THORNHILL toddler Summer Mai Rogers-Ratcliffe was unlawfully killed, a coroner ruled today.

A full inquest into the unexplained death of the 21-month-old girl reached a conclusion at Bradford Coroner’s Court, almost two-and-a-half years after she died.

Assistant Deputy Coroner Oliver Longstaff delivered an unlawful killing verdict following the four-day hearing.

A succession of forensic and medical experts effectively ruled out any possibility of Summer’s injuries being caused by anything other than a third party, in the hours just before her grandmother Susan Rogers found her lying limp in her cot at her home in Nook Green at 8.45am on February 27, 2012.

Forensic pathologist Dr Mathew Lyall, who carried out a post mortem, said Summer suffered bleeding and swelling on the brain, and had bruises on her scalp – the classic ‘triad’ of injuries “strongly associated with non-accidental infantile head injuries”.

Dr Lyall said all the expert physicians involved had found evidence of injuries to the tot’s head, including several bleeds to the brain, a severely swollen brain and bleeding to the spinal cord.

A specialist eye doctor found “extensive, widespread, severe haemorrhaging” to the retinas, consistent with a serious blow to the head.

Dr Lyall said Summer’s death was “in keeping with a recent brain injury” and that “no other diseases” had been found that could explain why she died.

“It’s difficult to escape the conclusion she died of an inflicted head injury,” said Dr Lyall.

“If it was accidental I would find it difficult to understand why the cause is unknown.”

Giving evidence on Wednesday, Summer’s mother, auxiliary nurse Victoria Rogers, 27, said: “There’s nothing I want to say apart from I didn’t touch my baby girl, I gave her her bottle at 5.30am and I went to work.”

She added: “Somebody got Summer up after I gave her that bottle, and somebody hurt her.”

When Victoria Rogers left for work at 5.45am, her former boyfriend, tyre garage manager Craig Sharp, 34, was left in charge of the child. Mr Sharp left for work at 7.45am when Victoria’s mother arrived.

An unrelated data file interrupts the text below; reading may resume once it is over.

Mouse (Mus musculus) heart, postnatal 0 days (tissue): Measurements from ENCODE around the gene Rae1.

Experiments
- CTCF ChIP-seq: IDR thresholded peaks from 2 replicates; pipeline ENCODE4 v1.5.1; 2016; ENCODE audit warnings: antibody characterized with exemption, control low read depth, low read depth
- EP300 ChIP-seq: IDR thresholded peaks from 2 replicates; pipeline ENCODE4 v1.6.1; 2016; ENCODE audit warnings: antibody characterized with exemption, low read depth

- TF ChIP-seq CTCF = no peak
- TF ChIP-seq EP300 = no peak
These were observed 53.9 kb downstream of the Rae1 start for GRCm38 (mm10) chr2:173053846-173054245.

Mrs Rogers said she looked in on Summer every 10 minutes or so.

When she realised something was wrong she raised the alarm and started giving CPR until paramedics arrived. The inquest heard that Summer had a pulse but was not breathing.

She was taken to Dewsbury District Hospital and transferred to Leeds General Infirmary’s specialist unit, but she never regained consciousness and life support machinery was switched off early the next day.

Victoria and Susan Rogers and Mr Sharp were arrested at the time but later released and no charges have been brought.

Detective Constable Richard Peckett said police submitted a file to the Crown Prosecution Service but there was no prosecution because all three of those arrested had looked after Summer at some time in the early morning of February 27 and pathologists were unable to pin-point exactly when the injuries were sustained.

DC Peckett also said: “There was no history of violence or abusive behaviour in the family and no social services involvement.”

However statements read out to the inquest from her grandparents James and Deborah Ratcliffe, plus Summer Mai’s father Joss, made it clear there were worries about injuries to the little girl, including a scald which had required hospital treatment, and which Joss had raised with a Kirklees health worker.

Consultant Neuropathologist Daniel du Plessis told the inquest the child died “from a very violent head injury.” His written report said that “death was consequent to blunt force head injury, which resulted in extensive scalp bruising, bilateral (both sides) low volume subdural bleeds, severe brain swelling and bruising to the brain.”

He was unequivocal in his opinion that a third party caused the injuries.

When questioned by counsel for the Ratcliffe family, Dr du Plessis said that he would have expected Summer’s last bottle of milk, its teat and contents to have been forensically examined by the police.

Victoria Rogers said she had given Summer her bottle before she left for work. However the inquest was told that when the child was found virtually lifeless, the bottle was stood up in the corner of the cot.

When questioned about the bottle, DC Peckett said it had not been examined and neither had her cot or bedding to see if there was any spilled milk.


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